You won't be let down by either of these two plugins in reality - it's mostly a matter of which plugins seems to appeal most to you. Both of these companies are also large, reputable companies, who offer great support in case something goes belly up, so you can rest assured of that too. You might also want to have a bit of a look at the pricing of each of these plugins below.
We do believe that both Sucuri and Wordfence comes with excellent value. After all, is there a price you would put on the loss of reputation and business which comes with suffering a hacking attack?
But let's give you a bit of a compare and contrast of WordFence vs Sucuri, in terms of what could be defined as what we liked and what we didn't like about these two WP security plugins.
Sucuri comes with a better user interface with simpler options to strengthen the overall security. You can harden the security by enabling various features. Integrity checker for the core files is a notable essential feature.
In most cases, hackers and potential abusers tend to make changes to a core file and create a backdoor.
Sucuri helps you protect your website from these incidents by checking the files against a secure remote installation. The post-hack options are another nice touch. These can help you save the website whenever you detect any suspicious activity on your website.
On the other hand, Wordfence comes with its own suite of options. The dashboard offers more information and provides an overview of the whole website at a glance.
It’s a bummer that the scanner doesn’t cover the latest security threats. The brute force preventing feature will keep the intruders away, while the live traffic will show a handy list of the current visitors.
The web application firewall is a great touch to enhance your website, but you have to be careful with it. Inexperienced users might lock themselves and lose access to the website.
As we've discussed so far, you know that both of these services offer a free version. But both service also offer a number of premium options.
Sucuri has two main offerings for regular websites.
This is the first tier protection, which includes the WAF, performance optimization via the built-in CDN, Layer 7 DDOS Protection, High Availability, customer support etc.
The price starts at $9.99/monthm with higher tier plans coming in at $19.98/month and $69.93/month. We would recommend that you click on the image below to see the difference between these tiers.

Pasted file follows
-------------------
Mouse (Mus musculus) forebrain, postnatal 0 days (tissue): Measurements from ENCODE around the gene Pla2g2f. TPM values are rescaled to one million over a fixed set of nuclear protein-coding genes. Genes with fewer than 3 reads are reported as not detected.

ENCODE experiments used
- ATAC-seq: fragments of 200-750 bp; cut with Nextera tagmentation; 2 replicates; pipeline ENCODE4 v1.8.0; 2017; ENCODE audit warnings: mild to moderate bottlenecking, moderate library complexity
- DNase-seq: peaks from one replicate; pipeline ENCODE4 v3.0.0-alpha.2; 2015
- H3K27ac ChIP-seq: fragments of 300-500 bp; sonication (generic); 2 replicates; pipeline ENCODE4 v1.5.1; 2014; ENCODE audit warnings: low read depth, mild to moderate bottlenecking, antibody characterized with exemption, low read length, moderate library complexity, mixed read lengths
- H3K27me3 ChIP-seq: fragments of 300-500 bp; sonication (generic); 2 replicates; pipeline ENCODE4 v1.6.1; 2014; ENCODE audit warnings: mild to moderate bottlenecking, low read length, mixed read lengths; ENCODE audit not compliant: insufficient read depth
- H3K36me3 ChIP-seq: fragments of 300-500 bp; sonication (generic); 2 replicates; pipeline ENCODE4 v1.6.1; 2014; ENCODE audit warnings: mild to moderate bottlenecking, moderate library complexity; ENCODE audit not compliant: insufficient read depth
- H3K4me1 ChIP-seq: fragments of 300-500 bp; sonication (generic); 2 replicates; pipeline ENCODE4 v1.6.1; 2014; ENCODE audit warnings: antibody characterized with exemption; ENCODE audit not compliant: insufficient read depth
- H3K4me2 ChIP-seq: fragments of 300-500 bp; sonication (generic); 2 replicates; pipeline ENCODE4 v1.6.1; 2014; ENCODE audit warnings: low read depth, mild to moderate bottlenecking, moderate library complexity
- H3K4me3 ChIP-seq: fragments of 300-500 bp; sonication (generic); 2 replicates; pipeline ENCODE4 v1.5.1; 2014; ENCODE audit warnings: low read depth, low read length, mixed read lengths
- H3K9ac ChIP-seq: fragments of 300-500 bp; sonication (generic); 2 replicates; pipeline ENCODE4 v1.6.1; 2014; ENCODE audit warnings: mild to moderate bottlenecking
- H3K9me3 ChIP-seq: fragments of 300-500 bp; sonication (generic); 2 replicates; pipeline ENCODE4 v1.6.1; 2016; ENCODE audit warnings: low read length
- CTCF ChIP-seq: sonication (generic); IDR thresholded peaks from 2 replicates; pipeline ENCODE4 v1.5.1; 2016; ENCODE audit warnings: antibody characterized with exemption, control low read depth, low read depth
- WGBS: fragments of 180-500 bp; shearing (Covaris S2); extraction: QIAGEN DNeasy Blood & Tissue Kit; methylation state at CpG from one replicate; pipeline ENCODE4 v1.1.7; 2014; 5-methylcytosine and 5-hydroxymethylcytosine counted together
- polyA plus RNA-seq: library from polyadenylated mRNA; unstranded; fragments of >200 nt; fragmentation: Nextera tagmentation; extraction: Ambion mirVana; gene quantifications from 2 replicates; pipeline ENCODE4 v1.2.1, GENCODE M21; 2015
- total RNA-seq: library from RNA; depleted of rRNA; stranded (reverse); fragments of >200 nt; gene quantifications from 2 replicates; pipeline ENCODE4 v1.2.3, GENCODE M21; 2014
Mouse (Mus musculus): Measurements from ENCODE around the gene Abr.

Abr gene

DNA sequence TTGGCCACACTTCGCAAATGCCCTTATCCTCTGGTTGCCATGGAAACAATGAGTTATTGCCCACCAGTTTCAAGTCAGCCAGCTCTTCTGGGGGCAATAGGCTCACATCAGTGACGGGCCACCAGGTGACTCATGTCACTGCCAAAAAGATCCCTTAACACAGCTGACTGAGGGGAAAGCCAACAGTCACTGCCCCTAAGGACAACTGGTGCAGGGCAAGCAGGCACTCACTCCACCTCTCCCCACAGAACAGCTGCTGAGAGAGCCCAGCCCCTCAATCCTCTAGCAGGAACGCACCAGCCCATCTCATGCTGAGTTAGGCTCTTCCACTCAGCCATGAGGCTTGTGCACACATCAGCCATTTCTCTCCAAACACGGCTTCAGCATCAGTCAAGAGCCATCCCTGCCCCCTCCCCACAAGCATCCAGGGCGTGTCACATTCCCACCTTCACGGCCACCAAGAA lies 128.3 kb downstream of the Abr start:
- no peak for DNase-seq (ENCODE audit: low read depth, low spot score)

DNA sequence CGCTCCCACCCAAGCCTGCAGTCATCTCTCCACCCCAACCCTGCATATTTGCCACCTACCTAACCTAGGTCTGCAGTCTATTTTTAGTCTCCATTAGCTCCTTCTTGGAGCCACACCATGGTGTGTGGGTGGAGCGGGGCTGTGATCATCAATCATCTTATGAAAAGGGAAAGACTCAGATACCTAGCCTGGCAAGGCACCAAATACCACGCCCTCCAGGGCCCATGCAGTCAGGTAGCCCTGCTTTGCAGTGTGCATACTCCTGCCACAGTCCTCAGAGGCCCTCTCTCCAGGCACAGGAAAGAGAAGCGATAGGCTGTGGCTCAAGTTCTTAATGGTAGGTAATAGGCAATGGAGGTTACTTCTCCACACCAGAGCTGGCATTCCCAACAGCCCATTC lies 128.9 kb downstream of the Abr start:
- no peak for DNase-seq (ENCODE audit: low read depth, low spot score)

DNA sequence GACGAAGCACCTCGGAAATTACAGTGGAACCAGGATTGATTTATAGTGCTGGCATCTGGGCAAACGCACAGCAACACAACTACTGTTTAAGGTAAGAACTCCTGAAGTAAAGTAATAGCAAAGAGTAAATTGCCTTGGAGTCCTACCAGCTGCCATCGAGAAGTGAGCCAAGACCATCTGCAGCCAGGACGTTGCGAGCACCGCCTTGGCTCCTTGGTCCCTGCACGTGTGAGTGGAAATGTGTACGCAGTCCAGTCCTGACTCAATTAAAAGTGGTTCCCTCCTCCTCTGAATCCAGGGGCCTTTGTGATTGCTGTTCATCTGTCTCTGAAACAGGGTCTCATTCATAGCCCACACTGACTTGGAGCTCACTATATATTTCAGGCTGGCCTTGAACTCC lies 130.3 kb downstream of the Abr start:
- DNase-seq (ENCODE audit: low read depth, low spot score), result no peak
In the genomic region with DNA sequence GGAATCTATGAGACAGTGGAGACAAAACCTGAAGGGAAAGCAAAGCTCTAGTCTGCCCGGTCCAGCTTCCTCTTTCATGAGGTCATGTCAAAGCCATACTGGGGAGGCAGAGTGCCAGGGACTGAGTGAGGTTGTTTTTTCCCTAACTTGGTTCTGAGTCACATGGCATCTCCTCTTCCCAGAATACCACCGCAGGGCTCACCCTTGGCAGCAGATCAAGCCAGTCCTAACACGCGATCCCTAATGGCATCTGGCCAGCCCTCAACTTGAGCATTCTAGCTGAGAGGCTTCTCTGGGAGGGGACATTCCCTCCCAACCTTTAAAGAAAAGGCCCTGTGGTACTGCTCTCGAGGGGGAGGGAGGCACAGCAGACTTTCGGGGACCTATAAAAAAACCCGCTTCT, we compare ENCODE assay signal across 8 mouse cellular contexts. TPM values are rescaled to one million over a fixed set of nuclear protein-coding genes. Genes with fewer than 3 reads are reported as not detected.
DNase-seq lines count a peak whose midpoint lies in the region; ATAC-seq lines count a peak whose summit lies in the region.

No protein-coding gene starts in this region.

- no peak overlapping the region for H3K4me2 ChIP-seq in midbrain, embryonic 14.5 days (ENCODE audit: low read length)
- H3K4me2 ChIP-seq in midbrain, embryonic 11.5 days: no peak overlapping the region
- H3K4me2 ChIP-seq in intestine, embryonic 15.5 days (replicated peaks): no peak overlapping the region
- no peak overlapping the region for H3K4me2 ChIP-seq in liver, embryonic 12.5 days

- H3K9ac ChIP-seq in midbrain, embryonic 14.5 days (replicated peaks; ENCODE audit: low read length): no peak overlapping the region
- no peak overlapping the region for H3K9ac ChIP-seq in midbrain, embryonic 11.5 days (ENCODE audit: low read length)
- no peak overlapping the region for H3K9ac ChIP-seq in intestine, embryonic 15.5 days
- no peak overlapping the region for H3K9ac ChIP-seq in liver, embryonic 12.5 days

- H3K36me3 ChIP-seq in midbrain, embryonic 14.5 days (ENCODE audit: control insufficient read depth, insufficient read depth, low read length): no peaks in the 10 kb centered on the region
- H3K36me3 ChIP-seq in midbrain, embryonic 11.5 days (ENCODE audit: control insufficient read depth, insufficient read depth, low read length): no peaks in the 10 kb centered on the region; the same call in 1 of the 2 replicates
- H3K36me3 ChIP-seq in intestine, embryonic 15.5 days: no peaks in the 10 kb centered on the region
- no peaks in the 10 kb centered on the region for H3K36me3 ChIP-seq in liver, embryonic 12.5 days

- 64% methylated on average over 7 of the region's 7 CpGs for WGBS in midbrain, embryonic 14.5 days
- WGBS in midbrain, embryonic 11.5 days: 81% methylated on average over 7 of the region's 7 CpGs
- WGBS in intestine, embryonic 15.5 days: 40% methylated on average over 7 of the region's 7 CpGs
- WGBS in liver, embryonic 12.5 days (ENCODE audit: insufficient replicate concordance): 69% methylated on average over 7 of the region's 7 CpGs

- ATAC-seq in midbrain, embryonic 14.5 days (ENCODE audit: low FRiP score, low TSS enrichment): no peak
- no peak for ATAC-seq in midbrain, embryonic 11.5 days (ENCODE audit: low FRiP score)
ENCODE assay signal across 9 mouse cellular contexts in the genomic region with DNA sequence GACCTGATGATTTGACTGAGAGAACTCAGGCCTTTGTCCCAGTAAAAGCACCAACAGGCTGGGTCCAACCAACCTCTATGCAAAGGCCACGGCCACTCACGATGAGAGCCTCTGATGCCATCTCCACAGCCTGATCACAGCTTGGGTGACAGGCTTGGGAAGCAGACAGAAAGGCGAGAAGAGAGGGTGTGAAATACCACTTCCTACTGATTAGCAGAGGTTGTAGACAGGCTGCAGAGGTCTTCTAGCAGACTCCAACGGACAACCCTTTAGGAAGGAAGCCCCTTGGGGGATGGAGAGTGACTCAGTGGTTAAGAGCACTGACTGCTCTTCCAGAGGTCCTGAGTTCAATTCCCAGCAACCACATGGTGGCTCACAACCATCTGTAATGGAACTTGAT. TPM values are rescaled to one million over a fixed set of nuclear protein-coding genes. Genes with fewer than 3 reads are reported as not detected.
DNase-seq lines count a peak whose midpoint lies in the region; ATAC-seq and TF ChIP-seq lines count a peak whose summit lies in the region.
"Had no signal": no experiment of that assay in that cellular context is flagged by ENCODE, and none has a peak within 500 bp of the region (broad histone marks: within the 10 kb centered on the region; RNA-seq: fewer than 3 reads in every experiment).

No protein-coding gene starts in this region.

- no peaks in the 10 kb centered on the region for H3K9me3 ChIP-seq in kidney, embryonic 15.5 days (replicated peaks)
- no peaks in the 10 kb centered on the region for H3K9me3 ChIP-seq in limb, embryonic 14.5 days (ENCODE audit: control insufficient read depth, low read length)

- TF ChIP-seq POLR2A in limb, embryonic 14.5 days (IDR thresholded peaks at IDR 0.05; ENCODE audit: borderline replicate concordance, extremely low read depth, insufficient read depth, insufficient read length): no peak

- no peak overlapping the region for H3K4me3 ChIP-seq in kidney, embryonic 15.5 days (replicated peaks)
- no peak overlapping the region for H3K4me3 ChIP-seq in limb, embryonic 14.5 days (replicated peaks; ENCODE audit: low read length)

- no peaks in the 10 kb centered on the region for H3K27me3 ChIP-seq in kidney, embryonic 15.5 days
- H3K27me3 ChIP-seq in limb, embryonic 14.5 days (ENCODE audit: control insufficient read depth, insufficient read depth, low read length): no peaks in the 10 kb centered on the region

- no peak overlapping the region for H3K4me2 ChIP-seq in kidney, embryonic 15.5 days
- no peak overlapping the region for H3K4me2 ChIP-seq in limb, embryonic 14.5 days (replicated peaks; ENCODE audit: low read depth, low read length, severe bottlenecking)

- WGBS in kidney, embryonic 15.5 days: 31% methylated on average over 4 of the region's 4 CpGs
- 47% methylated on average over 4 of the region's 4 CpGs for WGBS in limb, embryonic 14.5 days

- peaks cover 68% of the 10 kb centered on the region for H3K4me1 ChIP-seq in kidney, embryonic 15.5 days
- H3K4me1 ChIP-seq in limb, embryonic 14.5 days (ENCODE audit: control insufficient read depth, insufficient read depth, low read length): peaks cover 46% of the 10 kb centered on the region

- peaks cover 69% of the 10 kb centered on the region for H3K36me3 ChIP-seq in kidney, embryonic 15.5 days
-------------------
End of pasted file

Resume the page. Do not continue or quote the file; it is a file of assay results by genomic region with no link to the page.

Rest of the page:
Website Security Platform
This is the top tier platform, apart from Enterprise and Custom solutions for big businesses. It starts at $199.99/year with other plans at $299.99/year and $499.99/year with the major differences between them being the response times to support incidents.
We would recommend you visit the pricing page to under the difference between such plans.
We do believe that the basic $199.99 plan should be installed on every website. You really can't put a price on peace of mind, and we do believe Sucuri is the best option of the two products compared here.
All plans have a 30-day money back guarantee.
Wordfence offers a free plugin which you can download. WordFence Premium starts from $99/year for the first site, then gets cheaper as the number of sites you use it on increases.
Still not convinced? Have a look at what Syed Balkhi, a huge WordPress influencer and the brains behind WPBeginner.com (one of the largest WP related sites) says about switching to Sucuri. WPBeginner currently serves more than 300,000 page views daily (on average) and a monthly total exceeding 9 million page views!
'Our server load has come down on WPBeginner - insanely! Security is a big thing and is the primary reason we use Sucuri, but the added benefit is the speed aspect - because everything goes through the WAF and it’s that much faster.'
'For me, the biggest advantage of using Sucuri is that I don’t have to get a server admin anymore. I don’t need a 5th admin, because before, the 5th admin’s job was to monitor the server and recognize and mitigate any attacks. I had a 5th admin, part-time and I was paying $2,500/month to keep him on retainer.'
Here's another Sucuri testimonial from the owner of hostingpill.com:
'Even with the best security experts, there is a limit to the monitoring they do. With Sucuri, I have peace of mind that the website is being monitored 24/7 and we will be alerted if something goes wrong.
Page load time is a huge factor of online experience. If you decide to use the Sucuri CDN service, you can expect increased customer satisfaction rates, more page views, increased conversion rate and decreased bounce rate.'
Our review of these two plugins would not be complete if we did not provide a Wordfence testimonial.
Nick writes on ElegantThemes in their own Wordfence review.
'Wordfence is by far the most popular security plugin and deservedly so. Even the free WordPress version offers loads of features to keep WordPress sites safe and off spam lists. From an extensive security audit over a full-featured firewall to heaps of additional options, the plugin will do its best to keep hackers and other shady individuals at bay.'
Since we tend to offer even other alternatives to our visitors, just in case you're still not 100% convinced, another of the WordPress security plugins we use and love is iThemes security.
You might also want to check out our full list of security plugins here.
Sucuri vs Sitelock